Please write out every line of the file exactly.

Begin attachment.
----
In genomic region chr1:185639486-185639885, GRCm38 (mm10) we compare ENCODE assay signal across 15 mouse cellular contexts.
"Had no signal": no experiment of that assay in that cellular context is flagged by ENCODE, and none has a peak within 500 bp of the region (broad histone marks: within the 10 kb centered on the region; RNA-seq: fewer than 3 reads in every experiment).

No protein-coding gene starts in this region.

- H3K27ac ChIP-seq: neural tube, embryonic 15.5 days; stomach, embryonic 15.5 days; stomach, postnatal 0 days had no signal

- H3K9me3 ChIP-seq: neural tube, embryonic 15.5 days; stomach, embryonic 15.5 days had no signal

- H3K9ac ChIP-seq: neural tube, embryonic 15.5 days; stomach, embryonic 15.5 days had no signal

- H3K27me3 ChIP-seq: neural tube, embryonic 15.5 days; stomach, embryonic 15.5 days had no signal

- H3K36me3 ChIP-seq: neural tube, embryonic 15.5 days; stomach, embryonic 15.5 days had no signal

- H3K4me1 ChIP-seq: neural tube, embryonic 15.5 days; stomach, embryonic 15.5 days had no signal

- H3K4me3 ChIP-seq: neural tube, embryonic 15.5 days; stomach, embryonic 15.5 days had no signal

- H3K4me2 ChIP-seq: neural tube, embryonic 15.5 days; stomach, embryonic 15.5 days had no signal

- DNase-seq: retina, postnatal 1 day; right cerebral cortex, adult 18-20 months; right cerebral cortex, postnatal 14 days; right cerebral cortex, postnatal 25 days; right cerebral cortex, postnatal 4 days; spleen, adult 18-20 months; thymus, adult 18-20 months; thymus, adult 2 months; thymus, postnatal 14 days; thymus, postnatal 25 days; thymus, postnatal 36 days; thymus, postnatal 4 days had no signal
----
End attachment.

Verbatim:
In genomic region chr1:185639486-185639885, GRCm38 (mm10) we compare ENCODE assay signal across 15 mouse cellular contexts.
"Had no signal": no experiment of that assay in that cellular context is flagged by ENCODE, and none has a peak within 500 bp of the region (broad histone marks: within the 10 kb centered on the region; RNA-seq: fewer than 3 reads in every experiment).

No protein-coding gene starts in this region.

- H3K27ac ChIP-seq: neural tube, embryonic 15.5 days; stomach, embryonic 15.5 days; stomach, postnatal 0 days had no signal

- H3K9me3 ChIP-seq: neural tube, embryonic 15.5 days; stomach, embryonic 15.5 days had no signal

- H3K9ac ChIP-seq: neural tube, embryonic 15.5 days; stomach, embryonic 15.5 days had no signal

- H3K27me3 ChIP-seq: neural tube, embryonic 15.5 days; stomach, embryonic 15.5 days had no signal

- H3K36me3 ChIP-seq: neural tube, embryonic 15.5 days; stomach, embryonic 15.5 days had no signal

- H3K4me1 ChIP-seq: neural tube, embryonic 15.5 days; stomach, embryonic 15.5 days had no signal

- H3K4me3 ChIP-seq: neural tube, embryonic 15.5 days; stomach, embryonic 15.5 days had no signal

- H3K4me2 ChIP-seq: neural tube, embryonic 15.5 days; stomach, embryonic 15.5 days had no signal

- DNase-seq: retina, postnatal 1 day; right cerebral cortex, adult 18-20 months; right cerebral cortex, postnatal 14 days; right cerebral cortex, postnatal 25 days; right cerebral cortex, postnatal 4 days; spleen, adult 18-20 months; thymus, adult 18-20 months; thymus, adult 2 months; thymus, postnatal 14 days; thymus, postnatal 25 days; thymus, postnatal 36 days; thymus, postnatal 4 days had no signal